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Safety Online

Red 'No' SignSafety online is sometimes not in our awareness as much as it should be while we browse the internet. Curiosity might win over caution, especially when we are distracted by tempting free prize offers.

Ever been enticed to play that online trivia quiz to win a free prize?

You’ve been glued to your computer screen for hours, toiling to build your multiple streams of income. Suddenly a flashing ad promises a free prize if you correctly answer a trivia question.

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It is human nature. We succumb to the temptation to “play”. We may even feel smart and clever about answering the trivia question or solving the puzzle. That is, until we realize that the site installed spyware or a more malicious code on our computer while we were having fun teasing our brain. Suddenly we don’t feel so clever anymore.

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Think twice before solving that trivia question or brain teaser.

First make sure it is from a reputable source.

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Risky Links in Emails

Or you receive an email or a message in your social network site from a friend or a company you trusted and “liked”,  but it turns out to be from a phisher and your account is hacked.

Or you clicked on that link in the email because it seemed to be sent by a friend, who was also a victim.  Before clicking on any link in an email, get into the habit of hovering your mouse over the ‘sent by’ address field,  even if you believe it is from a friend.  That way you will see the exact address from where the email was sent to you.  Don’t click unless you know for sure the sender’s address is the same as the one you saved in your contact or safe sender list.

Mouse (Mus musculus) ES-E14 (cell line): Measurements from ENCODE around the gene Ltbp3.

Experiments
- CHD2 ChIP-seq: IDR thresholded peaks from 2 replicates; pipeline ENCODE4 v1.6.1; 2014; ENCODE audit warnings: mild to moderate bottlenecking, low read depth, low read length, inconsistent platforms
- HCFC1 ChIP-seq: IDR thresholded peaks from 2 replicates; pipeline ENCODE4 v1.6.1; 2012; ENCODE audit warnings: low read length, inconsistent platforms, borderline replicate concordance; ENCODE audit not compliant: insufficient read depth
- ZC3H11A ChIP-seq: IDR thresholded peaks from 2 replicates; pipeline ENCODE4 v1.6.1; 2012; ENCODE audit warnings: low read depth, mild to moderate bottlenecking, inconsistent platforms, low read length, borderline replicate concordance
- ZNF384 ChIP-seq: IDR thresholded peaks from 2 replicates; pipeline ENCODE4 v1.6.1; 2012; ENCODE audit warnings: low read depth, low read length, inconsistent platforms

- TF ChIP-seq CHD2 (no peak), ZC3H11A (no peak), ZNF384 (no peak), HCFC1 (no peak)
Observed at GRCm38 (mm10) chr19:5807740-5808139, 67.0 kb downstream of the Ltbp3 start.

I never click on links in my emails that use public link shorteners such as bit.ly or TinyURL even when it is from a list I subscribed to.

Risky social media messages

In your social media networks, be cautious about links in messages, especially when such messages arrive in your email,  or are posted to your wall or timeline, even from people you know or companies that you have “liked”.   If you get hacked or phished, be sure to report it to enable the site administration to take action.

Most of us who have been online for a while know about these things. We may follow our due-diligence checklists when joining new programs or transacting online but tend to rely on our antivirus software and our firewalls to protect us from every intruder, and that is not always possible. I posted this as a reminder because it is easy to become complacent.

Stay safe online.


Comments 5

  • Complacency is an easy trap to fall into. Another issue is spam on blogs. What do you recommend to control it? I see you don’t use comment luv anymore, but you had it the last time I visited your site? I’m thinking of removing it from my blog too. It seems to attract auto and bot comments. What’s your opinion?

    • Sandy, I no longer use it because my new hosting service does not enable cURL and that is required for the CommentLuv plugin to work. I like the plugin but I like my new hosting service even more. I’ve sent you an email with the free plugin that I started to use to control spam. It is the same plugin that comes with the paid version of commentluv. It works beautifully. Overnight, spam disappeared. Fortunately, I no longer need to use any antispam plugin because my hosting service takes care of it now. I haven’t seen a single spam comment since they introduced this feature for us.

      Thanks for stopping by and commenting.

      Jude

  • Hi Jude,

    Thanks for the reminder! It is so easy to be tempted by these puzzles and people tend to forget about the these threats with time so it’s good that you mention it in your blog as a reminder to others.

    Kind regards,
    Clarence

  • Good point about the links in social media messages. I fell into that mistake once because I thought I knew the person sending me the message.

    Wish I had read your article before then. Thanks for sharing this important info.

    • Hello Gloria, thanks for dropping in. It certainly is easy to lose our awareness and assume the link is safe because it appears to be from someone we know.

      We must be constantly on the alert. The simple rule I follow these days. I only click on a link in an email if I have subscribed to receive that email. Even then,
      I tend to copy and paste the link into the browser rather than click inside the email.

      Thanks for visiting and your input. Take care. ~Jude

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